NOTICE: “Me and Lung Cancer” – Debunking the Myths About Lung Cancer


By Dr Kgothatso Motumi, Head of Market Access and Public Policy for Roche Pharmaceuticals South Africa.

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November was Lung Cancer Awareness Month, aimed at raising awareness among critics of the disease.
It is the leading cause of cancer death worldwide, with more than two million people diagnosed each year worldwide.

When diagnosed early, however, a patient is 13 times more likely to live five years or more.

Motumi shared a glimpse of this all-too-common killer.

The price of shame

One of the biggest challenges patients face after early detection of lung cancer is the negative stigma associated with the disease.

Patients often feel ashamed when diagnosed with ‘smoker’s disease’ and are less likely to seek help.

These common feelings can also cause additional stress and health problems.

Lung cancer patients may feel isolated or blame themselves, making it difficult for them to speak openly about their disease.

And even where lifestyle was not a cause of illness, society as a whole has preconceived notions about lung cancer, which can make patients feel judged.

“I felt such shame that maybe I was responsible for diagnosing lung cancer. Dealing with this stigma is such a terrible thing to deal with besides being confronted with a cancer diagnosis, ”said Susan, a cancer patient.

“As the American Lung Association noted, ‘No one deserves cancer. Support and empathy are essential parts of the patient journey and the tools that contribute to their survival. But the myths and misconceptions surrounding lung cancer have been around for many years and will not go away overnight.

“It makes raising awareness, breaking down stigma and giving the disease a human face even more important. Lung cancer doesn’t have to be a death sentence.

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Andy’s story
Andy was diagnosed with anaplastic lymphoma kinase (ALK) positive lung cancer in August 2017, after showing troubling symptoms.

However, thanks to dramatic improvements in the diagnosis of lung cancer, Andy returned to work and continued to live fully.

“I first realized that something was wrong when I started to feel a little off balance. It was like I was drunk.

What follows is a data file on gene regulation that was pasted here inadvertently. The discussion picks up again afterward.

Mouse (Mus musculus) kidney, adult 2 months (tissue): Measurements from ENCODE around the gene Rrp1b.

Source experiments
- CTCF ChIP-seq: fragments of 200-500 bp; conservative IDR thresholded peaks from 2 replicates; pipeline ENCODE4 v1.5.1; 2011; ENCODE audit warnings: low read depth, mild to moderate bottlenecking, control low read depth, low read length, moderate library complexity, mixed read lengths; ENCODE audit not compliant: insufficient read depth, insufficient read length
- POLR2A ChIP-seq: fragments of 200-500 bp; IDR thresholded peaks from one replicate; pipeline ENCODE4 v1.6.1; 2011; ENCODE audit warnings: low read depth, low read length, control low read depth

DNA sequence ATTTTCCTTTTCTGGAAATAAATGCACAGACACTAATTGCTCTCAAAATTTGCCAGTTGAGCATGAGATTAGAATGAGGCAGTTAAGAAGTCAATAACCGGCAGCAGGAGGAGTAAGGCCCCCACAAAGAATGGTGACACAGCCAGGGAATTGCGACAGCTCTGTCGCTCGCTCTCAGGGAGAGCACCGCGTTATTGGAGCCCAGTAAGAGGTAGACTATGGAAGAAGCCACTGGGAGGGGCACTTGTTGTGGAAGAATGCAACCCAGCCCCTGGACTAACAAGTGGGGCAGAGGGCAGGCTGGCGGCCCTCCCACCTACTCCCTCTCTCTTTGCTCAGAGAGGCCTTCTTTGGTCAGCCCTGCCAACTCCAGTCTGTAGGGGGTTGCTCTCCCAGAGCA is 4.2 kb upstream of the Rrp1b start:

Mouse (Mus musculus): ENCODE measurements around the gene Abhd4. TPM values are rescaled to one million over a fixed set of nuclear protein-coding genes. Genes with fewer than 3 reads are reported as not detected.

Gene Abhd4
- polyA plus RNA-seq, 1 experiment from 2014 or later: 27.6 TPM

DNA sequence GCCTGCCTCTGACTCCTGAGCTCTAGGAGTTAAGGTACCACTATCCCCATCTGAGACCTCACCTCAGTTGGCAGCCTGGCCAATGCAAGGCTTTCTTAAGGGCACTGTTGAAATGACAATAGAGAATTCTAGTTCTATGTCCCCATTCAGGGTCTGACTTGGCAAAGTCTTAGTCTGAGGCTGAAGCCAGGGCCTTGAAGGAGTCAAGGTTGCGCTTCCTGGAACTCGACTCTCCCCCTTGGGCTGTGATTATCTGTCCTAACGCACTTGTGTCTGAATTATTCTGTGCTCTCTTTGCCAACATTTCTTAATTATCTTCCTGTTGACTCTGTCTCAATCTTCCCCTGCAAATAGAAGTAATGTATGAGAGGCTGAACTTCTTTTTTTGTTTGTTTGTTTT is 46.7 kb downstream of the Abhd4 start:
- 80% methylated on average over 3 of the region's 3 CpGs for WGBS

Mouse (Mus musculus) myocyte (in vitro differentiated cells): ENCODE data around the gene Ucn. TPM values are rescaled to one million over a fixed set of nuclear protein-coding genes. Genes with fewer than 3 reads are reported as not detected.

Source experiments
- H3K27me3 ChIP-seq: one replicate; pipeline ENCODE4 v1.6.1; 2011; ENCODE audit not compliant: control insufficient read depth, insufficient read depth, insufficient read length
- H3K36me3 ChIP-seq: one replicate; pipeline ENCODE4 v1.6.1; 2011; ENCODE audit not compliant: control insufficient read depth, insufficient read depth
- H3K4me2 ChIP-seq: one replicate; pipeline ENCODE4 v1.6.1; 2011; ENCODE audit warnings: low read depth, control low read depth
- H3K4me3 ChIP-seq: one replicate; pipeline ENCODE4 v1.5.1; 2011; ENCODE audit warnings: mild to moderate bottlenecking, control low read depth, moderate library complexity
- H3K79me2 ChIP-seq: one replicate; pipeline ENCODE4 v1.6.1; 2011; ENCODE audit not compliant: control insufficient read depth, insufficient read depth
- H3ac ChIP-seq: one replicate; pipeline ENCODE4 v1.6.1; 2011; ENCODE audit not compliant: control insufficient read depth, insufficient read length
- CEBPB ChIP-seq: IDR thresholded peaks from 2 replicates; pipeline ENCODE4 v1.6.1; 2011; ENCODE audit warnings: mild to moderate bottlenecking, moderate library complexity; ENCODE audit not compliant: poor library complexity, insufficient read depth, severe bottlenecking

“I went to my doctor and was diagnosed with a brain tumor, which was caused by lung cancer.

“I was so surprised. I am a healthy person. I eat well, exercise, and have never smoked in my life. It was the first time that I learned of the existence of genetic mutations that cause lung cancer and that the percentage of lung cancer patients who did not smoke was so high.

“I couldn’t do anything but take care of it. I had to focus on my recovery. I had to be proactive and support my treatment plan.

“The first step was to make myself stronger. But there was a tumor that was pressing on my spine, interfering with the signals sent to my feet.

“So the focus was on long-term treatment and improving my prognosis. With the treatment, the tumor shrunk to where I was fit and healthy enough to return to work.

“It was important to realize that life goes on. There are more and more options with new generations of drugs.

“The goal is to make cancer a chronic disease, like diabetes – a disease that can be treated so that people can continue to live full lives with cancer in the background.”

Some of the most common myths about lung cancer:

Myth: Only smokers get lung cancer.

Up to 20% of deaths from lung cancer occur in people who have never smoked or used any other form of tobacco.

Other causes of lung cancer include exposure to radon, second-hand smoke, air pollution, asbestos, or diesel engine exhaust.

Non-smokers can also have genetic mutations that make them more likely to develop lung cancer.

Myth: Lung cancer only occurs in the elderly.
Although lung cancer is most diagnosed in people aged 55 to 84, it can start at a younger age.

Myth: If you have lung cancer at a later age, there is no point in treating it.

Although co-morbidities, which are more likely in older patients, can affect the outcome, age alone should not decide whether the intervention is appropriate.

The prognosis is still significantly better in older patients.

Myth: Lung cancer is a death sentence.

Lung cancer is the leading cause of cancer death.

However, there has been an approximately 2.2% drop in the death toll over the past 10 years.

The long-term prognosis is unique to each patient and the statistics do not take into account all the variables.

One cannot always predict exactly how an individual will be affected.

Early diagnosis, early intervention

“Lung Cancer Awareness Month is about encouraging early diagnosis. Many important factors influence patient outcomes.

“Education about the complexity of lung cancer, the variety of people affected, and the damaging effects of lung cancer stigma can help promote better patient care. It is also an opportunity to advocate for global access to care and to provide potentially life-saving support to patients and their families. “

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